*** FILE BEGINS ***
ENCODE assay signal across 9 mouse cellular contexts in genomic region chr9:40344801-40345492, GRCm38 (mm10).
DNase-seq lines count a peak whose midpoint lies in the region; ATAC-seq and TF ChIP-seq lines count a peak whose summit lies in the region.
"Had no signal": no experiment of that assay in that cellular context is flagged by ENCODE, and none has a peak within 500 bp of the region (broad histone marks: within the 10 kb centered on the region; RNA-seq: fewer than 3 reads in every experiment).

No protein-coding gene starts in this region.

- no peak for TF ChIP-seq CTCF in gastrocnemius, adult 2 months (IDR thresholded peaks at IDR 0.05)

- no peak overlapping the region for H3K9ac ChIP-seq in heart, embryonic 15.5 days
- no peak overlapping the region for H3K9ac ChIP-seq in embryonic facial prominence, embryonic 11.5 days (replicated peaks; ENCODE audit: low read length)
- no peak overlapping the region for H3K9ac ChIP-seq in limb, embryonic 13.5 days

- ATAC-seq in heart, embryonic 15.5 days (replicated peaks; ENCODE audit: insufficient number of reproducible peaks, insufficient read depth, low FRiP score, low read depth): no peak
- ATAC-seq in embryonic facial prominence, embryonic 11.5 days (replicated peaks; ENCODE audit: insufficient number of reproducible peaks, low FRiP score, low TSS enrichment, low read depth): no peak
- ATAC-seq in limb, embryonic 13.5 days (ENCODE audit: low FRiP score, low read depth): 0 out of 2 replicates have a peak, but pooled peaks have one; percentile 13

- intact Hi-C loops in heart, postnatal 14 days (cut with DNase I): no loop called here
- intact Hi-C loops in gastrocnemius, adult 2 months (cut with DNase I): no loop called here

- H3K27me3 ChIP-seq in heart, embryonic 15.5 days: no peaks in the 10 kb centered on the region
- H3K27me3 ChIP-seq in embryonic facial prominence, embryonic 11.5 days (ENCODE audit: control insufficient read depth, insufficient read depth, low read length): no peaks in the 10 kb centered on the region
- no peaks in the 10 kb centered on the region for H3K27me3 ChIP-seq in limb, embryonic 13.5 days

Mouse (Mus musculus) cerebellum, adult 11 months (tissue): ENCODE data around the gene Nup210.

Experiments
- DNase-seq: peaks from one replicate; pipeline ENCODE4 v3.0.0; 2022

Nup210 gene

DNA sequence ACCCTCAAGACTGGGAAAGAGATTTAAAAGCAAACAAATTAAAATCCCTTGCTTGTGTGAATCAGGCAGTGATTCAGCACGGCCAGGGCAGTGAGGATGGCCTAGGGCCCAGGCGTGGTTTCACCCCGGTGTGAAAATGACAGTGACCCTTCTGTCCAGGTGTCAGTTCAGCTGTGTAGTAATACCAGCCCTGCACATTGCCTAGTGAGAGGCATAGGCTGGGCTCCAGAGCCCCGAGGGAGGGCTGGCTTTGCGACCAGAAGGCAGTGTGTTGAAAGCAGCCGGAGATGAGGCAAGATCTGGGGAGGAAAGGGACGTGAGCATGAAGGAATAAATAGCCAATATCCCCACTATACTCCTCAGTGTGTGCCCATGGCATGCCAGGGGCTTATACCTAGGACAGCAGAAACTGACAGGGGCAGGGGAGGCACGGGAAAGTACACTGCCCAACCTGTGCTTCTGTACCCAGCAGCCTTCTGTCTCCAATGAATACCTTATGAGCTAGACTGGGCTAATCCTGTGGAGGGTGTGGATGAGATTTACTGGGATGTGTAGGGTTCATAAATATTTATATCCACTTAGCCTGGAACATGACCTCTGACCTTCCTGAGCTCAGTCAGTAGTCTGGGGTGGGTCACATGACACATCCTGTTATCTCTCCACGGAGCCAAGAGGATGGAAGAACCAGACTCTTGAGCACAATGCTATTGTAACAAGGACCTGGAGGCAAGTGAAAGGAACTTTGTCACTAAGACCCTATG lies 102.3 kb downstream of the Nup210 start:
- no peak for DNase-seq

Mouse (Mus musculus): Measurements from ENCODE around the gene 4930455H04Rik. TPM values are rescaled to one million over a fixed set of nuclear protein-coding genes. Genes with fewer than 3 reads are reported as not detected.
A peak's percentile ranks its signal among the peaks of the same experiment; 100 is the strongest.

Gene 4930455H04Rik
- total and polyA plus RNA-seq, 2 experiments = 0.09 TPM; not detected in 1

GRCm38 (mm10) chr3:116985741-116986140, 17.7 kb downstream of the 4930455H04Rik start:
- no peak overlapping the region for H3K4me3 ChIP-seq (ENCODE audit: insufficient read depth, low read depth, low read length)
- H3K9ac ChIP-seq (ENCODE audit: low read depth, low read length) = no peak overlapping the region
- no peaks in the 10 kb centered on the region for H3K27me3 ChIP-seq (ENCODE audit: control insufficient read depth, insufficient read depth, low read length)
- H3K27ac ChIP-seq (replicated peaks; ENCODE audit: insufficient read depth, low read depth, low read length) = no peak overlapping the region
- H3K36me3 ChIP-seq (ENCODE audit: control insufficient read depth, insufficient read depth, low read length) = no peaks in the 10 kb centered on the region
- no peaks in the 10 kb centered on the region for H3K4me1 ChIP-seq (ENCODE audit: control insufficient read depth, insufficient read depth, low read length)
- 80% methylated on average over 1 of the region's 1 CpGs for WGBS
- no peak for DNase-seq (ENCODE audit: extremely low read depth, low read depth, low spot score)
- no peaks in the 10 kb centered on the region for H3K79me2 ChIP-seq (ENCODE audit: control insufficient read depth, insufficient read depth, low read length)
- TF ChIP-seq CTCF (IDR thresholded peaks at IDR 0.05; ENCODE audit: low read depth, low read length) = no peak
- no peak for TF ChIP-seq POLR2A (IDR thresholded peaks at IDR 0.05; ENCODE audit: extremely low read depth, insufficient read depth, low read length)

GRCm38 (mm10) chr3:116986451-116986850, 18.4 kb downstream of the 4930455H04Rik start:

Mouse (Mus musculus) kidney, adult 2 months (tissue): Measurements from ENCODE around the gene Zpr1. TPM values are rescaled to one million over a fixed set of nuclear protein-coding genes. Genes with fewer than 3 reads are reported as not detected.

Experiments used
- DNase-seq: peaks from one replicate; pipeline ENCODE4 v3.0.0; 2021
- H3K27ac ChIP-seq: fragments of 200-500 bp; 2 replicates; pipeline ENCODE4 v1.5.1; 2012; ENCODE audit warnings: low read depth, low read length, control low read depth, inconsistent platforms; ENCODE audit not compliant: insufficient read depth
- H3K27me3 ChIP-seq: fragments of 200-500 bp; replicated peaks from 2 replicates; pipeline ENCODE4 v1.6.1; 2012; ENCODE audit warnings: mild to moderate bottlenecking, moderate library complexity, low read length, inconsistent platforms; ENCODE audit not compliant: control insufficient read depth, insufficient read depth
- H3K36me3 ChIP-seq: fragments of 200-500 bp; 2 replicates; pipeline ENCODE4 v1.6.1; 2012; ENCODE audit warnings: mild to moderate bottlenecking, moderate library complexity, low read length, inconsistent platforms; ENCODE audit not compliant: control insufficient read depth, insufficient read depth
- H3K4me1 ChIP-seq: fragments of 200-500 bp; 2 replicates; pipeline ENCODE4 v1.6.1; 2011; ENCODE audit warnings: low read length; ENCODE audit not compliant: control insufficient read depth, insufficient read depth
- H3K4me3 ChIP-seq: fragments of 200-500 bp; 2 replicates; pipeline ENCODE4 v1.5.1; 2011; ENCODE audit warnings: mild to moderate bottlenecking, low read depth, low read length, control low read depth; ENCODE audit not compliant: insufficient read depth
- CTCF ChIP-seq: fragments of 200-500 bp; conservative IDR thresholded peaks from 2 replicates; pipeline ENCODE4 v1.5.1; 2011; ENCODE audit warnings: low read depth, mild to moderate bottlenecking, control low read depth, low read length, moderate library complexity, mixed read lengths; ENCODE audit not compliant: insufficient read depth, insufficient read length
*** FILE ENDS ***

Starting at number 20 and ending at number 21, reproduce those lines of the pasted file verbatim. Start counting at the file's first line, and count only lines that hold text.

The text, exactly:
Nup210 gene

DNA sequence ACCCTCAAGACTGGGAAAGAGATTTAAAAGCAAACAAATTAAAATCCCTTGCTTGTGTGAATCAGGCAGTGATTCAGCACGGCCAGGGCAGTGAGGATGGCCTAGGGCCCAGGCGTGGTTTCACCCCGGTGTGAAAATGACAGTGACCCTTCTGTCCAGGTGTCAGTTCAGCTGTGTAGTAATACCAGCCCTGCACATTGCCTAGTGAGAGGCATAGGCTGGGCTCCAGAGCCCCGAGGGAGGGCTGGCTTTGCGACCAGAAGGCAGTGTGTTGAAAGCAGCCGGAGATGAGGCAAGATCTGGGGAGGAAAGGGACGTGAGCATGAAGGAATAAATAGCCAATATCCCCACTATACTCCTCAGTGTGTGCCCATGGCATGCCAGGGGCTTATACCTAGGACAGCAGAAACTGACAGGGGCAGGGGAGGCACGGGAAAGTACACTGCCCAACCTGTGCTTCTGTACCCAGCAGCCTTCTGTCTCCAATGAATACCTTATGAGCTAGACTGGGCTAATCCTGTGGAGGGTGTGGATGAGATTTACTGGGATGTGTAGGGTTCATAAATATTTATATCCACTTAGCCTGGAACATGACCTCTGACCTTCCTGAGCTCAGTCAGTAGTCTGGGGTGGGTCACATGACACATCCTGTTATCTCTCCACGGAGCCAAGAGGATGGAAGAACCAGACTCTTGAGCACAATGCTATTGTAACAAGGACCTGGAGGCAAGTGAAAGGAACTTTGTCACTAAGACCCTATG lies 102.3 kb downstream of the Nup210 start: